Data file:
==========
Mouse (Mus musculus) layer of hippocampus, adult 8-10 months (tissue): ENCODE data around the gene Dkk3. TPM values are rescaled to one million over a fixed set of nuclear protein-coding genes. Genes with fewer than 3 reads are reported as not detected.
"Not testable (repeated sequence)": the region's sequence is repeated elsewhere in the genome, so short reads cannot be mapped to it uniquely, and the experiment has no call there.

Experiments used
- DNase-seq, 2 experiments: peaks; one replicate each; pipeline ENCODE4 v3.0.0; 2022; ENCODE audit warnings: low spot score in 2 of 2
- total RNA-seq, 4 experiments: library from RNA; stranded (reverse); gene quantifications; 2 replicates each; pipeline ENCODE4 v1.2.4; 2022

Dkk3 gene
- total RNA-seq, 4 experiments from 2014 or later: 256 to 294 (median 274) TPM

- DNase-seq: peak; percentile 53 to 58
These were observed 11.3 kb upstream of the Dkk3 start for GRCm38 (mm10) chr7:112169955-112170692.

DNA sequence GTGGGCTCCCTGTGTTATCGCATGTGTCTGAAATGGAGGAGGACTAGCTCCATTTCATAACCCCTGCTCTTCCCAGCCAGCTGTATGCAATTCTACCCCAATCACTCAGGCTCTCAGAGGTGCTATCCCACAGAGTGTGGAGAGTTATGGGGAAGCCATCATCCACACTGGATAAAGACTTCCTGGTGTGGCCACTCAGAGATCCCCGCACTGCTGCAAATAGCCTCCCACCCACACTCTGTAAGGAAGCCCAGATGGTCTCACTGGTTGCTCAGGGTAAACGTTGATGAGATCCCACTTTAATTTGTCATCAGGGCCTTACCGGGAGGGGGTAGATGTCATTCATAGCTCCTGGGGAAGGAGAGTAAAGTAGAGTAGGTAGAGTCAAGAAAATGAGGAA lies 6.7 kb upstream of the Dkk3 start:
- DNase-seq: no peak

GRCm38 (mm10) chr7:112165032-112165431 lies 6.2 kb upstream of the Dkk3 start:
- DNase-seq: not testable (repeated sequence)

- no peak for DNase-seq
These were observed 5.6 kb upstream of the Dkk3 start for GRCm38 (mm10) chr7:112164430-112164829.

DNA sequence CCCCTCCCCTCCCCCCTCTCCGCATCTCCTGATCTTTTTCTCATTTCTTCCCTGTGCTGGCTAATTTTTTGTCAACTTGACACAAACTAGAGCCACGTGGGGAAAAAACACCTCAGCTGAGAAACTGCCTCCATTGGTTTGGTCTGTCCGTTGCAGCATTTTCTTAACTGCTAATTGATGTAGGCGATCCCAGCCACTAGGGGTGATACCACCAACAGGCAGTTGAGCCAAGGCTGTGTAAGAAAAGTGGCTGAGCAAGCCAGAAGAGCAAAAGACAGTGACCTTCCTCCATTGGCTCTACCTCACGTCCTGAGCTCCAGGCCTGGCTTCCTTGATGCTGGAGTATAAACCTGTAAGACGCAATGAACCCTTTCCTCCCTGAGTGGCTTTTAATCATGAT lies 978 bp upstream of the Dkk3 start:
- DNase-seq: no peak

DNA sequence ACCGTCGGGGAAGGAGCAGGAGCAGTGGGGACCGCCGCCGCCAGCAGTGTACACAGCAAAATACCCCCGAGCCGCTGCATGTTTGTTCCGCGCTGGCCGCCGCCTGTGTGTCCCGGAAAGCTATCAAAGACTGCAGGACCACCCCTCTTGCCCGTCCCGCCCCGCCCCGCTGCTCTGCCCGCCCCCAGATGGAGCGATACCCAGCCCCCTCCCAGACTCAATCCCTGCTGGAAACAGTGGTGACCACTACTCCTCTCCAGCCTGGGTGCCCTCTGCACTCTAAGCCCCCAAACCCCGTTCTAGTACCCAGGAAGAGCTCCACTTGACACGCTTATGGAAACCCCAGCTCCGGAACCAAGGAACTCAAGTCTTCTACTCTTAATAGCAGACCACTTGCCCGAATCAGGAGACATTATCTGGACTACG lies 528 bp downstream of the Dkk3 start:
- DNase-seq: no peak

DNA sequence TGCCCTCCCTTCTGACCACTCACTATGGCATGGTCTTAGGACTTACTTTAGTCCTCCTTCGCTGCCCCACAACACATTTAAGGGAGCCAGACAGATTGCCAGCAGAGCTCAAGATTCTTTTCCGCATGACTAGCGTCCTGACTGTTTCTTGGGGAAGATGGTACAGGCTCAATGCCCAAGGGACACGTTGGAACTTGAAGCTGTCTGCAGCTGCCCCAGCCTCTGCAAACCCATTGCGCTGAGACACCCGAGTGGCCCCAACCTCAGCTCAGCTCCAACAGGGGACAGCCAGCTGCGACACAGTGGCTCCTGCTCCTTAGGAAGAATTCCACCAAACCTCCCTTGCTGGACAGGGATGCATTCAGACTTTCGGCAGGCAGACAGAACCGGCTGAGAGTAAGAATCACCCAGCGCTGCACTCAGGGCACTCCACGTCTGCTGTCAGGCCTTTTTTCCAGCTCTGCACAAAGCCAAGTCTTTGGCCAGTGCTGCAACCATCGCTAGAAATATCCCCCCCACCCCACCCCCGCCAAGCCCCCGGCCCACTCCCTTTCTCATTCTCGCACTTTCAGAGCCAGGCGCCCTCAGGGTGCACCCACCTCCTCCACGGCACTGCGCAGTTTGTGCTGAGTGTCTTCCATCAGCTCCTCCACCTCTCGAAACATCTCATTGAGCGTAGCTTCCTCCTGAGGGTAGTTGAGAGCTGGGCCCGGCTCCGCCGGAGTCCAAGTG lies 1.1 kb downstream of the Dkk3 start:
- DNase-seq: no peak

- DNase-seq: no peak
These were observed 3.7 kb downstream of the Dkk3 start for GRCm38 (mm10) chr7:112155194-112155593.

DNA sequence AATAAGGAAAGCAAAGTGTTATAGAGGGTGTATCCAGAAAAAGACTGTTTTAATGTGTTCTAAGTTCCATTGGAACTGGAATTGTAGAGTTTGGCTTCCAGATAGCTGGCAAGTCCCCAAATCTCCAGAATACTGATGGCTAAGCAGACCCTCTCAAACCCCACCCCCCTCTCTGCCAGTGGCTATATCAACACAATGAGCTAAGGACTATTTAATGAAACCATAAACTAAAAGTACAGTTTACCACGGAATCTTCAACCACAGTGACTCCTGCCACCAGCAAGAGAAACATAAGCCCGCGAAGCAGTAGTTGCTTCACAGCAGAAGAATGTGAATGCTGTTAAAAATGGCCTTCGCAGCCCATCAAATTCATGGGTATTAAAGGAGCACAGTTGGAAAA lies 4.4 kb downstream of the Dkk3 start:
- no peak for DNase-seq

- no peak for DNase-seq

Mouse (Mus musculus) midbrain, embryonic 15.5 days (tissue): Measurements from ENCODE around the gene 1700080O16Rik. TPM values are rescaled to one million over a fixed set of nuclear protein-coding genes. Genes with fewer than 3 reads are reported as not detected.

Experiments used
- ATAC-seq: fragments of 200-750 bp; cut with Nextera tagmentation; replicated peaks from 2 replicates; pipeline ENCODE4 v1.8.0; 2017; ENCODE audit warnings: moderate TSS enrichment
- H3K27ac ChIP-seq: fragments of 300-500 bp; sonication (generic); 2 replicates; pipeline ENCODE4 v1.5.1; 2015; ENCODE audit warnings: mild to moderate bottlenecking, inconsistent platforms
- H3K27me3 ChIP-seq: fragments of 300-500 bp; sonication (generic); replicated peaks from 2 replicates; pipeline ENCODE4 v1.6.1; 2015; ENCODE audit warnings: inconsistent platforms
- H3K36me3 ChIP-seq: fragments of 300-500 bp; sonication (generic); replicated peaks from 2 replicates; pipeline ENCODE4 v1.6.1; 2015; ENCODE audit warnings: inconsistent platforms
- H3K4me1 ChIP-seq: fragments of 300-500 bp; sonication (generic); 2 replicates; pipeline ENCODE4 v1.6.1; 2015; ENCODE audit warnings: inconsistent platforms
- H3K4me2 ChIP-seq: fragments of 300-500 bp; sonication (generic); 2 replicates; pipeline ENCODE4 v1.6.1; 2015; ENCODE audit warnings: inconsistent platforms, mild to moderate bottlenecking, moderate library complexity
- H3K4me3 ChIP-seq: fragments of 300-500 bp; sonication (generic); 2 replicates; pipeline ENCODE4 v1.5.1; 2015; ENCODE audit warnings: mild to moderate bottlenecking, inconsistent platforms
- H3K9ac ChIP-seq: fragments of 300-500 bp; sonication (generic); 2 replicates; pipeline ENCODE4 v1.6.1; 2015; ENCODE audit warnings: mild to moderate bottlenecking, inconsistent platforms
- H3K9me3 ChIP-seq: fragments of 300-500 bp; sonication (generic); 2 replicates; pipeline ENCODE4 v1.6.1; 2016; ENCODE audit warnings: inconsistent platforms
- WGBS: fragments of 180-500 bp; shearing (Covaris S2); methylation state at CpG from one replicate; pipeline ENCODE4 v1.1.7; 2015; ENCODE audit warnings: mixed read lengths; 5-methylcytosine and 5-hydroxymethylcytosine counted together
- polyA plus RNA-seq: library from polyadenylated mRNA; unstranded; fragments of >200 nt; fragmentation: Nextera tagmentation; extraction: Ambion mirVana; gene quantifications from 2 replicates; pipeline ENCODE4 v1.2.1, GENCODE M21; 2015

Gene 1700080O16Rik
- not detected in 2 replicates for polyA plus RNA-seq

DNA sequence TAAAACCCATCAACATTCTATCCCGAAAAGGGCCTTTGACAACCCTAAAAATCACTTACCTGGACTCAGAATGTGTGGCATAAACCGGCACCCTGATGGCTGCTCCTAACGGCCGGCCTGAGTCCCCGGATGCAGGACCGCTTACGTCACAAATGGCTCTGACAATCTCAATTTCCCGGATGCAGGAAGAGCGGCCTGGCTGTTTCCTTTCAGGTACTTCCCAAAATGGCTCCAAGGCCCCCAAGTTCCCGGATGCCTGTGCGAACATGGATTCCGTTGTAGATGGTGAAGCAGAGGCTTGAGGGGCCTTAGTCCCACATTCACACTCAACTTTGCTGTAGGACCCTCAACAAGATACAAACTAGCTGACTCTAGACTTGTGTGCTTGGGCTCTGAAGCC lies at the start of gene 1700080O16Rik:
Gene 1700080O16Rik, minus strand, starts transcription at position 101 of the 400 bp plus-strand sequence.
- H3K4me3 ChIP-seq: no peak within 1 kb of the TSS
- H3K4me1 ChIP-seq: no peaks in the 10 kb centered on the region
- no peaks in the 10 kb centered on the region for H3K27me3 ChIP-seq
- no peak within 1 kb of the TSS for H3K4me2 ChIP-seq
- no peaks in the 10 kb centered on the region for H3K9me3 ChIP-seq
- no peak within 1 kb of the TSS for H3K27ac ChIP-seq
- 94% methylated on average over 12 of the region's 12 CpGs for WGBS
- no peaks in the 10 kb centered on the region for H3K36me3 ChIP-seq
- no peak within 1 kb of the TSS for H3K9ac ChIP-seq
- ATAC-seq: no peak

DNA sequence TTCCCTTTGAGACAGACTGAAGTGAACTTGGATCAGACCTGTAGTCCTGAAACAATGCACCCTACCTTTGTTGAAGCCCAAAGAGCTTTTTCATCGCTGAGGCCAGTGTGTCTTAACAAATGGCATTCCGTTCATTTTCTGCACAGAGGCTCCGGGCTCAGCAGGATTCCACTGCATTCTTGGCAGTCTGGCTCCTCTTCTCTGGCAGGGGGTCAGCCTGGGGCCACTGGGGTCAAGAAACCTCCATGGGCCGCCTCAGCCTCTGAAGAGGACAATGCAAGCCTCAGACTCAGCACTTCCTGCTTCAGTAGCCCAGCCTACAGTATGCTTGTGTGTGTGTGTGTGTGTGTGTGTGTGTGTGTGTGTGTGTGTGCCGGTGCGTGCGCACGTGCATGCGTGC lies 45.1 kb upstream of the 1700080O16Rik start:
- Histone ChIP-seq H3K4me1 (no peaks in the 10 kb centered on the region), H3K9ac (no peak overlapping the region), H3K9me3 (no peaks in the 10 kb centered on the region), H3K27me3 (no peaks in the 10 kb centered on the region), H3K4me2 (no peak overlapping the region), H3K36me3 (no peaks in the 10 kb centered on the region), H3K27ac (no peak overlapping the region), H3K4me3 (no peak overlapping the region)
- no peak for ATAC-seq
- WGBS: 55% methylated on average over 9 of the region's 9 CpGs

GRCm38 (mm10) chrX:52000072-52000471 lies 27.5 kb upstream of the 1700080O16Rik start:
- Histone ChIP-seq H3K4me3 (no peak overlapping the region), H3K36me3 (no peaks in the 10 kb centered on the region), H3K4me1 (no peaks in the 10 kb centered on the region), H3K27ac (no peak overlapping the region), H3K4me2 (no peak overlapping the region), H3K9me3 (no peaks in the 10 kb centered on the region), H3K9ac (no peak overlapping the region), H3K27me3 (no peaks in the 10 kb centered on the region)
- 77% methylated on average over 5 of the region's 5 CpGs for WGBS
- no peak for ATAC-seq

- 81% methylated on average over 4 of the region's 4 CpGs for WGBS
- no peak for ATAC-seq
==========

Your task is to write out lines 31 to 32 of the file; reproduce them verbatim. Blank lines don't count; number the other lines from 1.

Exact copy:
- H3K27me3 ChIP-seq: fragments of 300-500 bp; sonication (generic); replicated peaks from 2 replicates; pipeline ENCODE4 v1.6.1; 2015; ENCODE audit warnings: inconsistent platforms
- H3K36me3 ChIP-seq: fragments of 300-500 bp; sonication (generic); replicated peaks from 2 replicates; pipeline ENCODE4 v1.6.1; 2015; ENCODE audit warnings: inconsistent platforms